Different organisations are at different stages of their journey toward best practice, and the DPRFTM allows an organisation to recognise how far they have come, rather than how far they have yet to go.

So what does the DPRFTM Award Badge tell us about this organization?


The DPRFTM (Diversity Performance Review Framework), assesses organisations on a maturity scale of Non-Compliance, Bronze, Silver, Gold and Platinum across each of the five dimensions. The award level equates to the organization being Compliant or Non- Compliant to legislation, Aware of the need, Building diversity capability, demonstrating outreach externally and Corporate Social Responsibility and finally, Transformation. The organization’s culture has transformed. Using a proprietary algorithm, a score is calculated for each level and the overall score determines the capability maturity scale or badge level. Each of the scores to the right (see figure) of the badge indicates the maturity score for each dimension. This describes the organisation’s culture. These match the scores in the table to the left.


The organization represented in this DPRFTMAward Badge has started its journey toward greater diversity and recognises the contribution that gender balance can provide to both organisational culture and behaviour as well as performance. This can be seen in the SILVER score in the Cultural Integration and Acceptance dimension. This means, that at the mid score (50 out of a possible 100), the organization understands the benefits that greater diversity can bring to it, but has only just started on this journey. Whilst strategies are planned or discussed, they are in the very early stages of development.

The higher score in the Organisational Leadership dimension tells us that executive management is behind the push for greater gender diversity, but whilst it supports its development, may not have a full understanding on the actual issues and how to address them. The ‘will’ and intent is there and initiatives are being actively supported.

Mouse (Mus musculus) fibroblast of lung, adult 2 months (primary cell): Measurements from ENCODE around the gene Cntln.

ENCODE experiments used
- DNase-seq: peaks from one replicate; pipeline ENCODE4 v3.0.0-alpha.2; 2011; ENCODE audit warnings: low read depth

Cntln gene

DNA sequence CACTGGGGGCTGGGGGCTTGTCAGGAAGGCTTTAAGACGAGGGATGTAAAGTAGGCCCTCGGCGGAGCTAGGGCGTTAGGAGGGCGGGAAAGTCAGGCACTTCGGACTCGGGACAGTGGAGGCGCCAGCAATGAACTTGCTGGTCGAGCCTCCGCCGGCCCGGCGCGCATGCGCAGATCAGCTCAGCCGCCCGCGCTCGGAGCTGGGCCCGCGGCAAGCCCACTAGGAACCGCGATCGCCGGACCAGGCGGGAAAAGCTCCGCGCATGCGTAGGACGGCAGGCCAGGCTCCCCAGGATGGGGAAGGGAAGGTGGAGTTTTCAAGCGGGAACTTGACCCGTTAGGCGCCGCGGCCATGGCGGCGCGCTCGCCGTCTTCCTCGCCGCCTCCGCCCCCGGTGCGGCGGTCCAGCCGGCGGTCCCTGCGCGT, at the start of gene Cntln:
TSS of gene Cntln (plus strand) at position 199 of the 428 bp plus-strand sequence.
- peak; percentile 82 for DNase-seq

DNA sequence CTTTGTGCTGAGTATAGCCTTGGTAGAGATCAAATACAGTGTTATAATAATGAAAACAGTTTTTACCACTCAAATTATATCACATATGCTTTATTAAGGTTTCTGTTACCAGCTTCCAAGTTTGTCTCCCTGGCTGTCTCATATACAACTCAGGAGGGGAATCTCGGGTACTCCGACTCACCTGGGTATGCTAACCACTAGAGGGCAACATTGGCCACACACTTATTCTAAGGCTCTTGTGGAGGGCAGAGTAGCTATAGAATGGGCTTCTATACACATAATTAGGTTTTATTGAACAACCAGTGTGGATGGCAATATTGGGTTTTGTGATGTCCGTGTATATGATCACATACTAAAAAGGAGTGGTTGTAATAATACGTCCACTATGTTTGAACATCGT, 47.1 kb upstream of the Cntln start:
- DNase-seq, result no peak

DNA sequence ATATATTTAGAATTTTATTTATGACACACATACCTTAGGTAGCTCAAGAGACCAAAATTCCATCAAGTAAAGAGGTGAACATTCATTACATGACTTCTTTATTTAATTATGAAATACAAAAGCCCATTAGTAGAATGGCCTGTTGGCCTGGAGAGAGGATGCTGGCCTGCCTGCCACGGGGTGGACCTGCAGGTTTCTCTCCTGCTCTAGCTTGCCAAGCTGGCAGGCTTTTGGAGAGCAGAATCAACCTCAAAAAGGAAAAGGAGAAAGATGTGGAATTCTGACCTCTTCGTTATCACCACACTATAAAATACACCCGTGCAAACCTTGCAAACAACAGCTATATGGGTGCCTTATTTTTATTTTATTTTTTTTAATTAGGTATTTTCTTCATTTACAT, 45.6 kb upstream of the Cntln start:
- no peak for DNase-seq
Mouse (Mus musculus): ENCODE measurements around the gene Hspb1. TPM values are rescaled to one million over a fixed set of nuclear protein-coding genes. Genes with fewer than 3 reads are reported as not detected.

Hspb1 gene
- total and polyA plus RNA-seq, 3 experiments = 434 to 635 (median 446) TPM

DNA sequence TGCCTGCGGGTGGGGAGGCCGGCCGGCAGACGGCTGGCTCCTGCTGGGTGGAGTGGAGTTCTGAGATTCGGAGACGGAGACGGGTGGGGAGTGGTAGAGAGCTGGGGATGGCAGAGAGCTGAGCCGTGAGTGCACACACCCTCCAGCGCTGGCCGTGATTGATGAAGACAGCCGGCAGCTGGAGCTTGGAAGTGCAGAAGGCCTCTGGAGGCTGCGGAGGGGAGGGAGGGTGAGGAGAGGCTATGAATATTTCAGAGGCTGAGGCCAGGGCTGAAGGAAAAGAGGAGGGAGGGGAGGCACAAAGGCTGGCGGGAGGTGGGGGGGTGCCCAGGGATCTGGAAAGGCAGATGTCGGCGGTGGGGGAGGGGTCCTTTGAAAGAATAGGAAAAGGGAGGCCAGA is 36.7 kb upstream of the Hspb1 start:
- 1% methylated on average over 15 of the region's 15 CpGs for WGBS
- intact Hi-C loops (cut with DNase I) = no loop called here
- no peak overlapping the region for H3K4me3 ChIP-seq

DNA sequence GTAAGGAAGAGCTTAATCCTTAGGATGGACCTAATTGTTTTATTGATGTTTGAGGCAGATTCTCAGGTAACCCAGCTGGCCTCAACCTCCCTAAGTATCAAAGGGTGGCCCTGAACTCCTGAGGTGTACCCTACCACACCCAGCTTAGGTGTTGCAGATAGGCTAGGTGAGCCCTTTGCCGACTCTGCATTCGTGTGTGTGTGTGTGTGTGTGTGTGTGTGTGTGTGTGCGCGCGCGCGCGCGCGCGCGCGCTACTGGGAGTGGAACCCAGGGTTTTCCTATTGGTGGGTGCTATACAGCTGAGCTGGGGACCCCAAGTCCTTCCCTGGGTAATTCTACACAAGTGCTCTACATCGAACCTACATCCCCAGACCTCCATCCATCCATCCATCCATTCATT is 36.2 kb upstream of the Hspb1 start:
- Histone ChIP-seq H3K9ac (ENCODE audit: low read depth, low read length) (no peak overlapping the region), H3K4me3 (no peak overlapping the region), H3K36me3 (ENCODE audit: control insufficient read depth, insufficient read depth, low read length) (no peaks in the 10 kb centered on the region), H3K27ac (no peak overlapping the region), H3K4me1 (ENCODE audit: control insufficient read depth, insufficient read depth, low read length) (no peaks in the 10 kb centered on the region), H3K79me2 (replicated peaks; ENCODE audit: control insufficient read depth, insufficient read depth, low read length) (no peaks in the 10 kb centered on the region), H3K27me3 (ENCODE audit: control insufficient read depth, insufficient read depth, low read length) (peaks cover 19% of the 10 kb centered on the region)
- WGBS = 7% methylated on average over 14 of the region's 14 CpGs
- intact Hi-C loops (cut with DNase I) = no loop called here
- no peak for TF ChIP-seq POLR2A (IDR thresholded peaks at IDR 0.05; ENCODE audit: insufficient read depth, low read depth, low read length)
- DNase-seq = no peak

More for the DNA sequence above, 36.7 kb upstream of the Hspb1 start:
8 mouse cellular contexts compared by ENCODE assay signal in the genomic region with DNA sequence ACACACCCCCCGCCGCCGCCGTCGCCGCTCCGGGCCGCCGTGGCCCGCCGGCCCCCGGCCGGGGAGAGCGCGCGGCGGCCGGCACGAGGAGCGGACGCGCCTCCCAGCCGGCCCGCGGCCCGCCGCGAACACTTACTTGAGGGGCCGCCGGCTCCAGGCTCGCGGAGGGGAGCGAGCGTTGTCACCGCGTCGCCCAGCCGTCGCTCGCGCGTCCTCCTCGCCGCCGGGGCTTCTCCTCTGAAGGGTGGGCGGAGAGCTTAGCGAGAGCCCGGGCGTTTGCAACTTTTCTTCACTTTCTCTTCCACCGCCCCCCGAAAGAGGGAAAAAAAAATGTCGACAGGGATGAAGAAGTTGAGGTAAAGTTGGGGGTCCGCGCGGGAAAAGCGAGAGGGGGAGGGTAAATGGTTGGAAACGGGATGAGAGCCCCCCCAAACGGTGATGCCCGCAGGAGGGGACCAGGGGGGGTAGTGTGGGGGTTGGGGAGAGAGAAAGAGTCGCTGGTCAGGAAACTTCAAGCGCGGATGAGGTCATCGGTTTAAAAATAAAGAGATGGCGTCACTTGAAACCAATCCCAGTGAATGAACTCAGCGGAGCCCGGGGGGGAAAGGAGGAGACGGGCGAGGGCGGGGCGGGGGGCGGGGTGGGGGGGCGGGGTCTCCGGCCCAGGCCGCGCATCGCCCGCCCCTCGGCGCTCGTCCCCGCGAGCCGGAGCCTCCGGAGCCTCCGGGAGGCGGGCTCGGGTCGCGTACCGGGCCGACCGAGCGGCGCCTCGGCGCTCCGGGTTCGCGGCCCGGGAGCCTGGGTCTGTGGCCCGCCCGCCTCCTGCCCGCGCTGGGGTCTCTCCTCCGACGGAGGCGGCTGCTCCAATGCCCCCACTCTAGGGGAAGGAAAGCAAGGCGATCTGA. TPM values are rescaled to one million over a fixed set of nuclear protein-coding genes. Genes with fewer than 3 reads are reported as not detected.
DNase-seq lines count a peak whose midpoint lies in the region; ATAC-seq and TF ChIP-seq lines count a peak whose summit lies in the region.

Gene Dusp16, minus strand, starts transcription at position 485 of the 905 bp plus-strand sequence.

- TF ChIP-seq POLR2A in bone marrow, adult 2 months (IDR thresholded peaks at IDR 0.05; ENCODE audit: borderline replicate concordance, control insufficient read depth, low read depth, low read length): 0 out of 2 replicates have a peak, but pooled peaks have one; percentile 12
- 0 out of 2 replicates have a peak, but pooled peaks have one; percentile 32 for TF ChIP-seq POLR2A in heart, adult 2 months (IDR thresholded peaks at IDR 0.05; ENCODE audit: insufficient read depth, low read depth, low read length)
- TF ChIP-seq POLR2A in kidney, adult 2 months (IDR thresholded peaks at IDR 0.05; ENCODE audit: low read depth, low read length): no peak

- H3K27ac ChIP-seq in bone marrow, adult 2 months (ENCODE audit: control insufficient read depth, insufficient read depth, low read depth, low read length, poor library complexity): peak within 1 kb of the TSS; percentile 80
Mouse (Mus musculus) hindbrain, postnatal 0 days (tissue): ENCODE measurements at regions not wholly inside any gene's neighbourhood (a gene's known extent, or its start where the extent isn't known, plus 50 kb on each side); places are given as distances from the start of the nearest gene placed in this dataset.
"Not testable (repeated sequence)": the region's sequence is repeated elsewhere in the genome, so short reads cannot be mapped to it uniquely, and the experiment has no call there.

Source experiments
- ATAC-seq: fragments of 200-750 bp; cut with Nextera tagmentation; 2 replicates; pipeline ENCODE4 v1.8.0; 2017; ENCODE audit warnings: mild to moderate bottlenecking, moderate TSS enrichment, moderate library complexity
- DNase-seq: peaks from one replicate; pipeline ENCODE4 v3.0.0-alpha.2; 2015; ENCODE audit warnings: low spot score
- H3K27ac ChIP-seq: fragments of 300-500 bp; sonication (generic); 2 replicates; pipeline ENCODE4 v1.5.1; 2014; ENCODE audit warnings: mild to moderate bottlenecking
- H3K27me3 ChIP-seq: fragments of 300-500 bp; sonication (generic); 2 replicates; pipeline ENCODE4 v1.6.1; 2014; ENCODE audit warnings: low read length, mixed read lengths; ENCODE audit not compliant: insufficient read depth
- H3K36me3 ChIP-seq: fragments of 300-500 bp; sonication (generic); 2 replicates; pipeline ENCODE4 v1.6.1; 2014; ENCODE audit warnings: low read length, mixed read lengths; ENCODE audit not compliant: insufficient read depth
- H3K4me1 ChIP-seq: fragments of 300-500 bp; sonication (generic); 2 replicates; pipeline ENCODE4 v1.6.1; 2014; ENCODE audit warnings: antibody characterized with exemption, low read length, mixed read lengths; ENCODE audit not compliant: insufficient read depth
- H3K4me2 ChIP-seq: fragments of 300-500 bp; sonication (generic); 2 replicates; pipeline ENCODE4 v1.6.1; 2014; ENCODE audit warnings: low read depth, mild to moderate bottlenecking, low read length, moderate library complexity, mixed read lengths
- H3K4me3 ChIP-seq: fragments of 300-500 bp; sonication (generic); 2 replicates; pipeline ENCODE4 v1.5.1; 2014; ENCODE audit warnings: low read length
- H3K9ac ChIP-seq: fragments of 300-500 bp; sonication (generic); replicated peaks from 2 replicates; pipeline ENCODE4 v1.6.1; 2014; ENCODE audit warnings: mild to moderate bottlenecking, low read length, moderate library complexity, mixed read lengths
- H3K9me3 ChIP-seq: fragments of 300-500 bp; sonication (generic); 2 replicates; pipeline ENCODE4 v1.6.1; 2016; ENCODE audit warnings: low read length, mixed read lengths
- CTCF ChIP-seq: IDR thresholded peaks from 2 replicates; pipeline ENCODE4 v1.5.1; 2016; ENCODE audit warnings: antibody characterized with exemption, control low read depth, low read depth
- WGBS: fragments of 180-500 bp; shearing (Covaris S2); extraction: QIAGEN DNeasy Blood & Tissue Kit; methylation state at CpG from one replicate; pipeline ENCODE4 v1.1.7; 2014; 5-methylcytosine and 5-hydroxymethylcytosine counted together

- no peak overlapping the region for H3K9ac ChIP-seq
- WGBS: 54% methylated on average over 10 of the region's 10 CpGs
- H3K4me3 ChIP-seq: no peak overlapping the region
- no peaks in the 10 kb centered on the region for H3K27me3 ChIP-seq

The lower scores in the other three dimensions of Program Management, Innovation and Performance indicate where there are opportunities for improvement and where the organization can reap the benefits of transformational cultural change that supports an environment of diversity at every level.

Organizations higher in the Cultural Integration and Acceptance dimension are more likely to embrace, or are working toward, embracing flexible working, and display a culture of acceptance of difference. The higher the score out of 100 for this dimension, the more the organisation understands the need for organisational agility to compete in a global business environment. Organizations that score high in the Performance and Innovation dimensions but low on Cultural Integration may appeal to those on a fast track career progression. Organisations can choose which dimension best represents their culture and which they might like to improve.

Those higher in the Program Management and Performance dimensions with lower relative scores in Cultural Integration and Acceptance and Organisational Vision and Strategy can be more traditional in thinking, with of appointment on ‘merit’ and strong performance cultures driving bottom line reporting and achievement of KPI’s.

For more information about how your organization can increase performance and innovation through diversity, contact me at susanne.moore@gendereconomics.org

DPRFTM assessments to date have shown that innovation is increased when a culture of acceptance and understanding of the benefits of diversity is present. When steps are actively taken to embrace diversity and build it into all aspects of the organization, including structurally, performance improves and can be measured against the DPRFTM dimensions.


MEDIA RELEASE – The Centre for Gender Economics Pty Ltd April 4. 2016. All rights reserved